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The infrared-active phonon modes, in single-crystal samples of thorium dioxide (ThO2) and uranium dioxide (UO2), were investigated using spectroscopic ellipsometry and compared with density functional theory. Both ThO2 and UO2 are found to have one infrared-active phonon mode pair [consisting of one transverse optic (TO) and one associated longitudinal optic (LO) mode], which is responsible for the dominant features in the ellipsometric data. At room temperature, our results for the mode pair’s resonant frequencies and broadening parameters are comparable with previous reflectance spectroscopy characterizations and density functional theory predictions. For ThO2, our ellipsometry and density function theory results both show that the LO mode broadening parameter is larger than the TO mode broadening. This signifies mode anharmonicity, which can be attributed to the intrinsic phonon–phonon interaction. In addition to the main mode pair, a broad low-amplitude impurity-like vibrational mode pair is detected within the reststrahlen band for both ThO2 and UO2. Elevated temperature measurements were performed for ThO2 in order to study the mechanisms by which the phonon parameters evolve with increased heat. The observed change in the TO resonant frequency is in excellent agreement with previous density functional calculations, which only consider volume expansion of the crystal lattice. This suggests that the temperature-dependent change in the TO frequency is primarily due to volume expansion. The change in the main mode pair’s broadening parameters is nearly linear within the temperature range of this study, which indicates the intrinsic anharmonic scattering (via cubic anharmonicities) as the main decay mechanism.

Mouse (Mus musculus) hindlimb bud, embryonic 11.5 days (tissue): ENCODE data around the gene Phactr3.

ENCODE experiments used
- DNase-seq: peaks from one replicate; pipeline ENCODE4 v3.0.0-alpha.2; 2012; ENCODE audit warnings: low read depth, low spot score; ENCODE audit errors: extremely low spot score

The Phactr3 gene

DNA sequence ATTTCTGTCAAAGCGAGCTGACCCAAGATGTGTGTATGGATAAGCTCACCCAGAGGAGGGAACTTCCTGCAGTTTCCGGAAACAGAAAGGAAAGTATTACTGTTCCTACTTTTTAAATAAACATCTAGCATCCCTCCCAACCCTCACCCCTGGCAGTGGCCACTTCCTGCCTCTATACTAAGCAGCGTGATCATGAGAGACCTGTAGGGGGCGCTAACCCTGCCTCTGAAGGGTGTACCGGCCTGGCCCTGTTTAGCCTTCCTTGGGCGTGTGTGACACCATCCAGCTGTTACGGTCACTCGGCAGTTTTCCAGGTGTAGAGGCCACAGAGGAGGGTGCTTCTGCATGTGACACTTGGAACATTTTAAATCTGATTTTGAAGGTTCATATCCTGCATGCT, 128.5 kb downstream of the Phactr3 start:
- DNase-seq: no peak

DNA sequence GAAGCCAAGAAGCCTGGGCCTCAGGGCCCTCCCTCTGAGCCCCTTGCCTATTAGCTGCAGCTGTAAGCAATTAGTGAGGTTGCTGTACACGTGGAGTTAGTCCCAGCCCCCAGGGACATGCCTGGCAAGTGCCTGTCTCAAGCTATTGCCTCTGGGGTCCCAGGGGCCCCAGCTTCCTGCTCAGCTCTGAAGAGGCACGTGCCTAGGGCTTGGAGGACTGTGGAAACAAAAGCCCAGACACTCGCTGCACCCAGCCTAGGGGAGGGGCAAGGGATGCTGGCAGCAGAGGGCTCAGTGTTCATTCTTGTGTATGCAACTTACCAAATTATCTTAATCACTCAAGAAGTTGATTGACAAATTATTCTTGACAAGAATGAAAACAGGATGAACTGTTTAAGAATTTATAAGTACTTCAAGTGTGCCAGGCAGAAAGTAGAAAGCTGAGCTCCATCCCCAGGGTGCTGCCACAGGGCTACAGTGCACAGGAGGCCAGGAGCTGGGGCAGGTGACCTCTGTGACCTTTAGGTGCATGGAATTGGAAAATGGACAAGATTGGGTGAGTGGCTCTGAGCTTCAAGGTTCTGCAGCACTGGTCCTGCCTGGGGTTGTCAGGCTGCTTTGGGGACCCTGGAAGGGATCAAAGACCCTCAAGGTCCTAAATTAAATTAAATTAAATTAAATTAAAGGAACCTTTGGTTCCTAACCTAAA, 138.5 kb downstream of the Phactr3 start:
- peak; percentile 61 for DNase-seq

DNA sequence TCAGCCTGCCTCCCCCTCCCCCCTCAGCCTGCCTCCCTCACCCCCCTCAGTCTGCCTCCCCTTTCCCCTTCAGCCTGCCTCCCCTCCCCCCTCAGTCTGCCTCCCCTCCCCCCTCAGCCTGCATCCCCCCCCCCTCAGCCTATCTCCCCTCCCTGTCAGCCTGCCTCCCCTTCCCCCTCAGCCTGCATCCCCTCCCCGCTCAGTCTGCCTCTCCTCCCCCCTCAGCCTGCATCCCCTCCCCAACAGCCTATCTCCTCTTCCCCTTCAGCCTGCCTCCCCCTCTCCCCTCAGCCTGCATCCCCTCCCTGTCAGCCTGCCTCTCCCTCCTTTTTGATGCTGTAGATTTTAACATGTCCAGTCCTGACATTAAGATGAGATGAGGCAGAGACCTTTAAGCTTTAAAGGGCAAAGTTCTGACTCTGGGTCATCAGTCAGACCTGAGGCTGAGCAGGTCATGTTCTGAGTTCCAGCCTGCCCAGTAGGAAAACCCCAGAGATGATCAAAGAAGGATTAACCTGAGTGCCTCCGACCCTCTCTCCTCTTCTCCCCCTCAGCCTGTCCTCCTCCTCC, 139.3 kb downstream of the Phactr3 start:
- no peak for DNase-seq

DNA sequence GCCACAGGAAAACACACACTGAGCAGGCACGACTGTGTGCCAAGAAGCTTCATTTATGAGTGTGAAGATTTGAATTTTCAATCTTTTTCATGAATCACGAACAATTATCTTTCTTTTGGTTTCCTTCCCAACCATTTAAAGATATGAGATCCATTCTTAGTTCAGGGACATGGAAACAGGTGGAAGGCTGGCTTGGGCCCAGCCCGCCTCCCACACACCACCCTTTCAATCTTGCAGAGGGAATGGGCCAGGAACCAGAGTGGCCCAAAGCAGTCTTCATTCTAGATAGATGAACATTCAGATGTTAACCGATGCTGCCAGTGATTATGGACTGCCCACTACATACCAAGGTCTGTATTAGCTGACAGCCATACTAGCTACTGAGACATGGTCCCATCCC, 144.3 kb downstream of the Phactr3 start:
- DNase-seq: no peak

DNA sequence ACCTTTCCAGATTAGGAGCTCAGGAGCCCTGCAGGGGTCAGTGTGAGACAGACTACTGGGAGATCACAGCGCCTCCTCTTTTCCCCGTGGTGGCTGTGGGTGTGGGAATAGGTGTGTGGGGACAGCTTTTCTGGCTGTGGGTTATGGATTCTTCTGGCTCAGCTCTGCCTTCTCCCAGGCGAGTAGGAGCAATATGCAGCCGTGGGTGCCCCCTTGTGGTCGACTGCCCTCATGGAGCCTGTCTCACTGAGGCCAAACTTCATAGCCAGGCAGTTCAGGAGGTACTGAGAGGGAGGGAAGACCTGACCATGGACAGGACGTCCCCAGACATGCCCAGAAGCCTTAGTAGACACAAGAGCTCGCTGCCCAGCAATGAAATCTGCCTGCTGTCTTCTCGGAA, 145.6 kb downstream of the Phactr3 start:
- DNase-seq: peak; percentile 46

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Journal of Applied Physics